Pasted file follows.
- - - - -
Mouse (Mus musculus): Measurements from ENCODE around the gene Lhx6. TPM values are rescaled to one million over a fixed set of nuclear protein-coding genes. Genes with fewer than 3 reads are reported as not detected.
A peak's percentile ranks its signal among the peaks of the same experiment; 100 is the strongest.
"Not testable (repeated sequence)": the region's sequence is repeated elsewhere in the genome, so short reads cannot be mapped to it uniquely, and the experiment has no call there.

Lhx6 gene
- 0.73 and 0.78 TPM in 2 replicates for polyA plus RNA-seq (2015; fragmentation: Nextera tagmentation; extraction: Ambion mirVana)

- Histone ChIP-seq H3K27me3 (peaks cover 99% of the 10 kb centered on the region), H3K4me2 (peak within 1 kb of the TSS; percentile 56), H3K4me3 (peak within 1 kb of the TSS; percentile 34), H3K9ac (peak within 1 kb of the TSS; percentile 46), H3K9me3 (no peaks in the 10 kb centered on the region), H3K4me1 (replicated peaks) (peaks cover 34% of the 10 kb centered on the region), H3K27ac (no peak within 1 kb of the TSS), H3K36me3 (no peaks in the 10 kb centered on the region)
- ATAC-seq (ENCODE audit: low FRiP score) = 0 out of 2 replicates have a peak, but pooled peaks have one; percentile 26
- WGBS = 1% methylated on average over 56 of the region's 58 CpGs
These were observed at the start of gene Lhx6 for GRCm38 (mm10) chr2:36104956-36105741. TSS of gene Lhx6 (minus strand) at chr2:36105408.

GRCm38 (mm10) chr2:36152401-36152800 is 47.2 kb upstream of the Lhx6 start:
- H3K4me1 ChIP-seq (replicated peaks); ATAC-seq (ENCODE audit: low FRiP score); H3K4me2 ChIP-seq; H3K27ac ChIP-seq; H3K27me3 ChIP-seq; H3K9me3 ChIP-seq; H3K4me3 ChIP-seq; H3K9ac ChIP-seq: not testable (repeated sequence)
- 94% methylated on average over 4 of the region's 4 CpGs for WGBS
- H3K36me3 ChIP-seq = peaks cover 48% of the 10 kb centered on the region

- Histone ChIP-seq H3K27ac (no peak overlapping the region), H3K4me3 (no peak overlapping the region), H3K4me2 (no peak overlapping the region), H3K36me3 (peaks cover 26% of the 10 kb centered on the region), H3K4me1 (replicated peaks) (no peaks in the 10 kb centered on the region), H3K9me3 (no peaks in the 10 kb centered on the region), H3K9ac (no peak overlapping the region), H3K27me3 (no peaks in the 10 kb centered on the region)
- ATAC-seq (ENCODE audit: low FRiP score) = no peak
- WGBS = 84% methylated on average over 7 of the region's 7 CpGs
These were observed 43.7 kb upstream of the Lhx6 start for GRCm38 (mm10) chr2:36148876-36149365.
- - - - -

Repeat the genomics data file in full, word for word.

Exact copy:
Mouse (Mus musculus): Measurements from ENCODE around the gene Lhx6. TPM values are rescaled to one million over a fixed set of nuclear protein-coding genes. Genes with fewer than 3 reads are reported as not detected.
A peak's percentile ranks its signal among the peaks of the same experiment; 100 is the strongest.
"Not testable (repeated sequence)": the region's sequence is repeated elsewhere in the genome, so short reads cannot be mapped to it uniquely, and the experiment has no call there.

Lhx6 gene
- 0.73 and 0.78 TPM in 2 replicates for polyA plus RNA-seq (2015; fragmentation: Nextera tagmentation; extraction: Ambion mirVana)

- Histone ChIP-seq H3K27me3 (peaks cover 99% of the 10 kb centered on the region), H3K4me2 (peak within 1 kb of the TSS; percentile 56), H3K4me3 (peak within 1 kb of the TSS; percentile 34), H3K9ac (peak within 1 kb of the TSS; percentile 46), H3K9me3 (no peaks in the 10 kb centered on the region), H3K4me1 (replicated peaks) (peaks cover 34% of the 10 kb centered on the region), H3K27ac (no peak within 1 kb of the TSS), H3K36me3 (no peaks in the 10 kb centered on the region)
- ATAC-seq (ENCODE audit: low FRiP score) = 0 out of 2 replicates have a peak, but pooled peaks have one; percentile 26
- WGBS = 1% methylated on average over 56 of the region's 58 CpGs
These were observed at the start of gene Lhx6 for GRCm38 (mm10) chr2:36104956-36105741. TSS of gene Lhx6 (minus strand) at chr2:36105408.

GRCm38 (mm10) chr2:36152401-36152800 is 47.2 kb upstream of the Lhx6 start:
- H3K4me1 ChIP-seq (replicated peaks); ATAC-seq (ENCODE audit: low FRiP score); H3K4me2 ChIP-seq; H3K27ac ChIP-seq; H3K27me3 ChIP-seq; H3K9me3 ChIP-seq; H3K4me3 ChIP-seq; H3K9ac ChIP-seq: not testable (repeated sequence)
- 94% methylated on average over 4 of the region's 4 CpGs for WGBS
- H3K36me3 ChIP-seq = peaks cover 48% of the 10 kb centered on the region

- Histone ChIP-seq H3K27ac (no peak overlapping the region), H3K4me3 (no peak overlapping the region), H3K4me2 (no peak overlapping the region), H3K36me3 (peaks cover 26% of the 10 kb centered on the region), H3K4me1 (replicated peaks) (no peaks in the 10 kb centered on the region), H3K9me3 (no peaks in the 10 kb centered on the region), H3K9ac (no peak overlapping the region), H3K27me3 (no peaks in the 10 kb centered on the region)
- ATAC-seq (ENCODE audit: low FRiP score) = no peak
- WGBS = 84% methylated on average over 7 of the region's 7 CpGs
These were observed 43.7 kb upstream of the Lhx6 start for GRCm38 (mm10) chr2:36148876-36149365.